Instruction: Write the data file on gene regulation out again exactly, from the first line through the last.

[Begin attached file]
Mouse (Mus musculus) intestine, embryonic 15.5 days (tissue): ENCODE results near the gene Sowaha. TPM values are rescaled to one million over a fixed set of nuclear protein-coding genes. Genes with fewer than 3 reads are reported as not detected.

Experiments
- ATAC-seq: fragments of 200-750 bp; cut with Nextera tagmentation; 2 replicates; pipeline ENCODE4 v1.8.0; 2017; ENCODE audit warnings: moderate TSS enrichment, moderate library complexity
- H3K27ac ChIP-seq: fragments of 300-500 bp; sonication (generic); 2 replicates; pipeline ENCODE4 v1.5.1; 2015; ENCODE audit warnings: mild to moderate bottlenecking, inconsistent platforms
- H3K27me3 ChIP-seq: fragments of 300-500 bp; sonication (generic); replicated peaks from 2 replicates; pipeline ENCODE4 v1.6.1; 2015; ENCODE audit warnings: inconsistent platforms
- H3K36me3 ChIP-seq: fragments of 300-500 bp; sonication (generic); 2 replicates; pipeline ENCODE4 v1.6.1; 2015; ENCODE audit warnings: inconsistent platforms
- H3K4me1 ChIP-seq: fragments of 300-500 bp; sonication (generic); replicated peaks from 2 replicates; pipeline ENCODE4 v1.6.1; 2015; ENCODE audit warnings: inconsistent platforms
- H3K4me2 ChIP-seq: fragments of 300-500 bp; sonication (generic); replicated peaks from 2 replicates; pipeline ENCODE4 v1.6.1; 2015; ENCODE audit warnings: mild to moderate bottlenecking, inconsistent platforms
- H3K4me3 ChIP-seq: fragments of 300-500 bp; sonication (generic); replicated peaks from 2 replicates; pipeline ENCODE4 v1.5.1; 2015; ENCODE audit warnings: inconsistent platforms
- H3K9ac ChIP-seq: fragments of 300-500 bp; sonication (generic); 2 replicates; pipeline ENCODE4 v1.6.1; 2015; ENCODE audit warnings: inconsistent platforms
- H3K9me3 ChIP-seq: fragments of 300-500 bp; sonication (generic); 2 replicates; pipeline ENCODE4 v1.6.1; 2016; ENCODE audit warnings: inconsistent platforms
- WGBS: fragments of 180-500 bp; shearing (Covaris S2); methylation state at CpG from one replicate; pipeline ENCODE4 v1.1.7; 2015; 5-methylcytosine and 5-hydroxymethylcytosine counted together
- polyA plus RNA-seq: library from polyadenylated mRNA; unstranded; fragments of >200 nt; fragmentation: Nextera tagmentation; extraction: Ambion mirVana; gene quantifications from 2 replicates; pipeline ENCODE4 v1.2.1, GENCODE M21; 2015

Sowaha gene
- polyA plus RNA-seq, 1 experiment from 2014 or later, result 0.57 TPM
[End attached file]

Mouse (Mus musculus) intestine, embryonic 15.5 days (tissue): ENCODE results near the gene Sowaha. TPM values are rescaled to one million over a fixed set of nuclear protein-coding genes. Genes with fewer than 3 reads are reported as not detected.

Experiments
- ATAC-seq: fragments of 200-750 bp; cut with Nextera tagmentation; 2 replicates; pipeline ENCODE4 v1.8.0; 2017; ENCODE audit warnings: moderate TSS enrichment, moderate library complexity
- H3K27ac ChIP-seq: fragments of 300-500 bp; sonication (generic); 2 replicates; pipeline ENCODE4 v1.5.1; 2015; ENCODE audit warnings: mild to moderate bottlenecking, inconsistent platforms
- H3K27me3 ChIP-seq: fragments of 300-500 bp; sonication (generic); replicated peaks from 2 replicates; pipeline ENCODE4 v1.6.1; 2015; ENCODE audit warnings: inconsistent platforms
- H3K36me3 ChIP-seq: fragments of 300-500 bp; sonication (generic); 2 replicates; pipeline ENCODE4 v1.6.1; 2015; ENCODE audit warnings: inconsistent platforms
- H3K4me1 ChIP-seq: fragments of 300-500 bp; sonication (generic); replicated peaks from 2 replicates; pipeline ENCODE4 v1.6.1; 2015; ENCODE audit warnings: inconsistent platforms
- H3K4me2 ChIP-seq: fragments of 300-500 bp; sonication (generic); replicated peaks from 2 replicates; pipeline ENCODE4 v1.6.1; 2015; ENCODE audit warnings: mild to moderate bottlenecking, inconsistent platforms
- H3K4me3 ChIP-seq: fragments of 300-500 bp; sonication (generic); replicated peaks from 2 replicates; pipeline ENCODE4 v1.5.1; 2015; ENCODE audit warnings: inconsistent platforms
- H3K9ac ChIP-seq: fragments of 300-500 bp; sonication (generic); 2 replicates; pipeline ENCODE4 v1.6.1; 2015; ENCODE audit warnings: inconsistent platforms
- H3K9me3 ChIP-seq: fragments of 300-500 bp; sonication (generic); 2 replicates; pipeline ENCODE4 v1.6.1; 2016; ENCODE audit warnings: inconsistent platforms
- WGBS: fragments of 180-500 bp; shearing (Covaris S2); methylation state at CpG from one replicate; pipeline ENCODE4 v1.1.7; 2015; 5-methylcytosine and 5-hydroxymethylcytosine counted together
- polyA plus RNA-seq: library from polyadenylated mRNA; unstranded; fragments of >200 nt; fragmentation: Nextera tagmentation; extraction: Ambion mirVana; gene quantifications from 2 replicates; pipeline ENCODE4 v1.2.1, GENCODE M21; 2015

Sowaha gene
- polyA plus RNA-seq, 1 experiment from 2014 or later, result 0.57 TPM